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Journal Article

Calcium requirements for secretion in bovine chromaffin cells


Neher,  E.
Department of Membrane Biophysics, MPI for biophysical chemistry, Max Planck Society;

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Augustine, G. J., & Neher, E. (1992). Calcium requirements for secretion in bovine chromaffin cells. The Journal of Physiology, 450(1), 247-271. doi:10.1113/jphysiol.1992.sp019126.

Cite as: https://hdl.handle.net/11858/00-001M-0000-0013-0967-1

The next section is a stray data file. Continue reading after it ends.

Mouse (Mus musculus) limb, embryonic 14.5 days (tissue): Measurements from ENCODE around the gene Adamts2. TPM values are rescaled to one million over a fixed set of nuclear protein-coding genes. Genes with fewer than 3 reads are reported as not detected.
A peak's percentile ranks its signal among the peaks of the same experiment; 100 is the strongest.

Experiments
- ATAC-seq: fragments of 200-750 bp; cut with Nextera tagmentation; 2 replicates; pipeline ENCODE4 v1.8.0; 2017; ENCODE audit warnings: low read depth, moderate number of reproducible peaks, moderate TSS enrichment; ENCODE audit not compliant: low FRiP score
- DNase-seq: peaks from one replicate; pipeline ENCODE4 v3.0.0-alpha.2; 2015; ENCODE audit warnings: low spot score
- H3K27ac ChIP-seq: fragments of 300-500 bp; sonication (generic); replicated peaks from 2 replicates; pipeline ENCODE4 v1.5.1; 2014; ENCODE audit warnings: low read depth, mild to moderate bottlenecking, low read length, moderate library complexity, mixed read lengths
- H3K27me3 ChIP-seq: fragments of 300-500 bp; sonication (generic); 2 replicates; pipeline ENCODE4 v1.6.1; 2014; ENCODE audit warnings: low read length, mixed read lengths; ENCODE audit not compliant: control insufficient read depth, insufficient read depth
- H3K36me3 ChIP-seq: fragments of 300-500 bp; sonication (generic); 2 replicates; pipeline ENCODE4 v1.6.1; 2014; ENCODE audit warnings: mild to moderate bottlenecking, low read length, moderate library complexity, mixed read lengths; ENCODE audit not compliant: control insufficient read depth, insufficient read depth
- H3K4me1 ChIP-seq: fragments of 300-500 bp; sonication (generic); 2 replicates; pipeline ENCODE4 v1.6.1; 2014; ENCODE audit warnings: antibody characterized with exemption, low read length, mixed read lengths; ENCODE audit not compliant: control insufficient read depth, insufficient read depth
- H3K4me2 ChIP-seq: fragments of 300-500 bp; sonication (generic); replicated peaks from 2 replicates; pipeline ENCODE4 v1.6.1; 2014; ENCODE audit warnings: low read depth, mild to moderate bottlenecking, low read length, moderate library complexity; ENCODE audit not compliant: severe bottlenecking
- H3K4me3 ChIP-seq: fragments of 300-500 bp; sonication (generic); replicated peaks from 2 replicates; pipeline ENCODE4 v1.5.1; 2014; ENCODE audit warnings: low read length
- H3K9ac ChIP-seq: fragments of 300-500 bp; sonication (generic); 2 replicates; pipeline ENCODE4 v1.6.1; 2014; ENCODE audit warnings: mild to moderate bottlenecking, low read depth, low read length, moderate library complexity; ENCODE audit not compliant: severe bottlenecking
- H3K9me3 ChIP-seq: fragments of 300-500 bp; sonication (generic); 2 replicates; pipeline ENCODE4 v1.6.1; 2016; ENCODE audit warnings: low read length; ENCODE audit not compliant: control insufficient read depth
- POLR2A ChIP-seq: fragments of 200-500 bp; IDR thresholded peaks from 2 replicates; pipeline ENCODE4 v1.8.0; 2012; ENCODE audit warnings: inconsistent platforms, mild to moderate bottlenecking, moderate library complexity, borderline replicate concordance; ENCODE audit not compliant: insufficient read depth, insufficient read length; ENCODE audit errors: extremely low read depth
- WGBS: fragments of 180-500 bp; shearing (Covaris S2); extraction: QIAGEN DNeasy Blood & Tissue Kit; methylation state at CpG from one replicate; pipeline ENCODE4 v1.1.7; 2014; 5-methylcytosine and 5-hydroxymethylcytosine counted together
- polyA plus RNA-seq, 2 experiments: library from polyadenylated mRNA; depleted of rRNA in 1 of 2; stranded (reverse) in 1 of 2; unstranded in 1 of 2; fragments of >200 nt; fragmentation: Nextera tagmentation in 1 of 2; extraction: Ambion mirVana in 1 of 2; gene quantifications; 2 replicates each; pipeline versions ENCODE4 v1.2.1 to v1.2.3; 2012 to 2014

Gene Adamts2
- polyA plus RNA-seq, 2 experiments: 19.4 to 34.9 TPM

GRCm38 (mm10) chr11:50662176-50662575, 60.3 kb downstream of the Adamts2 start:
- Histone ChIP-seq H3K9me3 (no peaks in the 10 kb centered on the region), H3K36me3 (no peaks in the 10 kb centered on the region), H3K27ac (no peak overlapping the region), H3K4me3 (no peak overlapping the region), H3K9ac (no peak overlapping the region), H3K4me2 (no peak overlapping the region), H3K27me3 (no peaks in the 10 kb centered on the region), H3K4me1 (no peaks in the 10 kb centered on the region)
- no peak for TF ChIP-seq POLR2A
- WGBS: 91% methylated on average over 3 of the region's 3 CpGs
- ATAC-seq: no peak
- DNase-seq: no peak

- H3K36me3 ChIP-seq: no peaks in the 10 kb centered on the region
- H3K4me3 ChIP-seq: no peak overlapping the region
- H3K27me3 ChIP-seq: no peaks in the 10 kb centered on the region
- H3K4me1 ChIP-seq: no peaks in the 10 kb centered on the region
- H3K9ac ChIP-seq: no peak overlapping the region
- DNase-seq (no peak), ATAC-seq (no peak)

Measurements of membrane capacitance and intracellular Ca2+ concentration, [Ca2+]i, were used to examine the Ca2+ dependence of secretion in single adrenal chromaffin cells. 2. Intracellular dialysis of Ca2+, through a patch pipette, promoted secretion; the rate of secretion increased monotonically as [Ca2+]i was elevated, while the total amount of secretion reached a maximum at 1.5 microM-Ca2+ and declined at high [Ca2+]i. 3. Release of Ca2+ from internal stores, using bradykinin or ionomycin, transiently elevated [Ca2+]i and the rate of secretion. 4. Considering responses to both Ca2+ dialysis and release from internal stores, it appears that the rate of secretion increases over a range of [Ca2+]i levels above 0.2 microM and saturates at concentrations greater than 10 microM, if at all. Secretion appears to have a Hill coefficient for Ca2+ of about 2. At [Ca2+]i greater than 1-2 microM, prolonged elevation of [Ca2+]i, via dialysis, produced lower rates of secretion than transient elevation of [Ca2+]i caused by release from internal stores. This may have been caused by a depletion of readily releasable chromaffin granules during prolonged elevation of [Ca2+]i. 5. Brief depolarizing pulses produced transient rises in both [Ca2+]i and the rate of secretion. The ability of these pulses to evoke secretion ‘washed out’ during prolonged intracellular dialysis, due to both reduced Ca2+ influx and a diminished ability of the cell to secrete in response to a given Ca2+ load. 6. The kinetics of the secretory response depended upon the size of the depolarization-induced Ca2+ load; small rises in [Ca2+]i increased membrane capacitance only during the depolarization, while larger rises in [Ca2+]i produced increases both during and following the depolarization. The secretory responses that outlasted the depolarization appeared to be due to persistent elevation of [Ca2+]i. Secretory responses were sometimes followed by a slower decline in membrane capacitance, probably due to endocytosis of membrane. 7. Comparison of the rates of secretion measured during depolarization to those produced by Ca2+ dialysis or release from internal stores suggests that [Ca2+]i at secretory sites can exceed 10 microM during depolarization. The spatially averaged measurements of [Ca2+]i indicate much smaller levels of [Ca2+]i; thus, there must be pronounced spatial gradients of [Ca2+]i during depolarization.